There has been "very little" coordination between authorities responsible for ensuring pollution checks as per the norms listed under the Graded Response Action Plan and the Comprehensive Action Plan, according to an RTI reply.
The RTI query was filed by United Residents Joint Action (URJA), a residents welfare association, and 'Delhi Clean Air Forum'.
In a statement, URJA said the RTI reply has disclosed that the source apportionment done by Urban Emissions, a repository of information, research, and analysis related to air pollution, for November 5 reveals that more than 35 per cent pollution was coming from crop fires or open fires and the next big contributor for the day was road dust and vehicles, which can be tackled at the local level.
On the other hand, the government's own analysis released by SAFAR last month revealed that emissions from vehicles and industries have gone up by 40 and 48 per cent respectively.
The parking policy that will hike the prices and discourage use of private vehicles is still in its draft form and are yet to see light, URJA said.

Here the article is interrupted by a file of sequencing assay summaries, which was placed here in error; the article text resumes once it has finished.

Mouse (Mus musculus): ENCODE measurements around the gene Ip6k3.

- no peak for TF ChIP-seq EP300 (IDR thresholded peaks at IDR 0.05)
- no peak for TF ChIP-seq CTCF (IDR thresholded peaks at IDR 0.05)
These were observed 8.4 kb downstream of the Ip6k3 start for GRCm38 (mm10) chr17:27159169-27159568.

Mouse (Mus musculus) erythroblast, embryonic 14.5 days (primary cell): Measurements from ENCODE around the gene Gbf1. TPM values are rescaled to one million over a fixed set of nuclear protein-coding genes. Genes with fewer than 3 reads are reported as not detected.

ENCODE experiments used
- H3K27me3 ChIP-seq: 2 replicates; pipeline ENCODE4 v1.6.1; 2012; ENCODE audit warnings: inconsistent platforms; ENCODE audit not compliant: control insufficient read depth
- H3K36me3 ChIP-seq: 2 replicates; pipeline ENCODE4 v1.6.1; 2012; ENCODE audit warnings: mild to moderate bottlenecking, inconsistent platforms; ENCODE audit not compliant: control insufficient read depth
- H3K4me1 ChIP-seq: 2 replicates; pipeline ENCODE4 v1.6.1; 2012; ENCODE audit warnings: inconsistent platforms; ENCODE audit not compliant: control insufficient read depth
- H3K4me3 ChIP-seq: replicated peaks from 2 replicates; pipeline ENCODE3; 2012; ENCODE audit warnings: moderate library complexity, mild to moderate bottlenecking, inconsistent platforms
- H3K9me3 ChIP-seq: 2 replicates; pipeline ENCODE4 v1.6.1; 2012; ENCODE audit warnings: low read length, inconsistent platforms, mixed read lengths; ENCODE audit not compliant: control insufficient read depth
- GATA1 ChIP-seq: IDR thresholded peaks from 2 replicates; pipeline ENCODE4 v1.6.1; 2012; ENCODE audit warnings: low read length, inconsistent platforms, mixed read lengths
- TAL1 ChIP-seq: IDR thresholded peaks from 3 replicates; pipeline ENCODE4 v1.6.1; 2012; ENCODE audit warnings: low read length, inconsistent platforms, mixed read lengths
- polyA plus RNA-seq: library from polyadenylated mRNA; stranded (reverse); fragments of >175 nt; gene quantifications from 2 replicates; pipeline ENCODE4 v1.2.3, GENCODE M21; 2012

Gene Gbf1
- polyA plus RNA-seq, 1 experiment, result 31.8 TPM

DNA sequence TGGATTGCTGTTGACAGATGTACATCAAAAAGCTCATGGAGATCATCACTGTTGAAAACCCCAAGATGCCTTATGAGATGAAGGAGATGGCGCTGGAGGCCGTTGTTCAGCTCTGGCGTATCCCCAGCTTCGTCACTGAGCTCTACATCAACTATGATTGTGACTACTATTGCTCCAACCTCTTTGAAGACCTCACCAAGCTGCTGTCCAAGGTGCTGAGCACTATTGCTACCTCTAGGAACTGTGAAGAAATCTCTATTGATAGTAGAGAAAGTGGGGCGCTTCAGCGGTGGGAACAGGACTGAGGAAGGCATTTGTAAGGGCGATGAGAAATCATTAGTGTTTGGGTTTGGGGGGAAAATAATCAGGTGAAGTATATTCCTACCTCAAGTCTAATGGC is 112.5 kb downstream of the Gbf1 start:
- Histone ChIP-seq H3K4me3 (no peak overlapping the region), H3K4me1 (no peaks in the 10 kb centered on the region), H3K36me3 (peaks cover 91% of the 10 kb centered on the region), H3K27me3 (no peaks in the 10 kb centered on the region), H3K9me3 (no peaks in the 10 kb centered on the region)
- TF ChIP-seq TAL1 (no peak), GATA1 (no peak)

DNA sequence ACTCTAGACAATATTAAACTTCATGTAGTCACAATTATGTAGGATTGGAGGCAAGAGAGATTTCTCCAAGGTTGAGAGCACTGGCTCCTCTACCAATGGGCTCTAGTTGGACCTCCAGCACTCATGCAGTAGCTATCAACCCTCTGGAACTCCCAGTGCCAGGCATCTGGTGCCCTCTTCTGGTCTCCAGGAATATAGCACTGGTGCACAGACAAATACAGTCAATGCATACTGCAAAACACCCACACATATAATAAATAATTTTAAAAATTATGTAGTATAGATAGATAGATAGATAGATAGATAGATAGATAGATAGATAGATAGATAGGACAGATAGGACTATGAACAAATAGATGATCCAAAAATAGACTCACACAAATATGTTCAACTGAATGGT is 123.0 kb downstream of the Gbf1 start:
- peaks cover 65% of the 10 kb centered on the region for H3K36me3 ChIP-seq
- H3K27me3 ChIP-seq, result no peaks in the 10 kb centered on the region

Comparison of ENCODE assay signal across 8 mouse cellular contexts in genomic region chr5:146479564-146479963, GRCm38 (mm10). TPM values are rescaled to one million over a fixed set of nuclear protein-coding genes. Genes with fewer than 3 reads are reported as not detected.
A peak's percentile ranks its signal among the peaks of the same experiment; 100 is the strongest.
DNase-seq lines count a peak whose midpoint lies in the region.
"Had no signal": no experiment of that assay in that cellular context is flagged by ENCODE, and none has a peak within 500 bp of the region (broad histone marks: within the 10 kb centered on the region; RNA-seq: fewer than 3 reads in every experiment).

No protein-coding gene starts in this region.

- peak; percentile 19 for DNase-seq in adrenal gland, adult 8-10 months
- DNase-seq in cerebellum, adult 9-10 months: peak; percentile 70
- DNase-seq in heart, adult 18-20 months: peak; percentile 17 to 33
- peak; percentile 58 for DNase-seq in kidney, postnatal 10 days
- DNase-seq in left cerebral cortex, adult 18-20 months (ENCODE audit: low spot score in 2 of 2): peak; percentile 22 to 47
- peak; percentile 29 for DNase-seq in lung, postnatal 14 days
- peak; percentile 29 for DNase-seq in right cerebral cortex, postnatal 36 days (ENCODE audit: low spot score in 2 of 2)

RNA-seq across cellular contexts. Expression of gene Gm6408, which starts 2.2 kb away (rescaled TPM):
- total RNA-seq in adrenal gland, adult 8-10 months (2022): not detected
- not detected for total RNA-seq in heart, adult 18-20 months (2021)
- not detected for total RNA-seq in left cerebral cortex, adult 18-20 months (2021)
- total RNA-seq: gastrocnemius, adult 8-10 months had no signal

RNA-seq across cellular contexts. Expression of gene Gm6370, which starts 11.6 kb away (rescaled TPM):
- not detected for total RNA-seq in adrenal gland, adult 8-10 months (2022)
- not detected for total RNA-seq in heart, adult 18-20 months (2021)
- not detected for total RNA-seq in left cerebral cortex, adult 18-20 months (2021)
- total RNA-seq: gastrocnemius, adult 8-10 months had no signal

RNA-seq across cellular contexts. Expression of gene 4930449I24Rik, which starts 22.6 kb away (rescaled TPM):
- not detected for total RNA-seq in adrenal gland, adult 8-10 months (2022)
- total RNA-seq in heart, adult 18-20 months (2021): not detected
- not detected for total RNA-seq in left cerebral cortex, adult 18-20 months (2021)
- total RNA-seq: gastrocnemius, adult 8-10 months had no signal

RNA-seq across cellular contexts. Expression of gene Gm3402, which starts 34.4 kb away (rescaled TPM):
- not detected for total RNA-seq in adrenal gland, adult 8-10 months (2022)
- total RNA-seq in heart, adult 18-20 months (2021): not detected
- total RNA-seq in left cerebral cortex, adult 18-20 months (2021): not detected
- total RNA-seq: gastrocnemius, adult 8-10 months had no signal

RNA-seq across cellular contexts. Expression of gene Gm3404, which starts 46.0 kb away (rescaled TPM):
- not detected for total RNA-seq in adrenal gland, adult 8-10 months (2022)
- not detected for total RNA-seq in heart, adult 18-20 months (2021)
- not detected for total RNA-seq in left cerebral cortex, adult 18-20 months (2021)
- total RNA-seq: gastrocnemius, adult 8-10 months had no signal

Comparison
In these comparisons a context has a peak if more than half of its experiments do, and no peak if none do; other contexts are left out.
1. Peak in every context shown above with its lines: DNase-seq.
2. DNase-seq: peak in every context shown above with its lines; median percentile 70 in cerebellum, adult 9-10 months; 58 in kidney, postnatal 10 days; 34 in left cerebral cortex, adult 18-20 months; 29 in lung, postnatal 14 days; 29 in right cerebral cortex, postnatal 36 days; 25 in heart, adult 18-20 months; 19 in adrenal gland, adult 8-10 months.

"There has been very little coordination between between various authorities that are responsible for ensuring pollution checks as per the norms listed under the Graded Response Action Plan and the Comprehensive Action Plan," according to the statement which quoted the RTI reply.
The RTI query was filed to PWD, DMRC and Traffic Police, to find out about the gaps in implementation of the Graded Response Action Plan, an step-wise plan implemented depending upon the air quality in the national capital.
The pollution levels On Monday rose significantly, resulting in PM2.5 concentration readings in the early hours to more than 600 micrograms per cubic metre in many parts of Delhi. That's 25 times the WHO safety standards and 10 times the India safe air limits, the statement said.
Delhi recorded its worst air quality of the season on Monday which was eight times the permissable limit, with the pollution levels inching towards 'severe plus emergency' category due to a change in wind direction and rampant stubble burning in neighbouring states.
The PM2.5 (particles in the air with a diameter of less than 2.5 micrometres) and PM10 concentrations touched 365 and 503 respectively, touching the 'severe-plus emergency' category, according to Central Pollution Control Board (CPCB) data.
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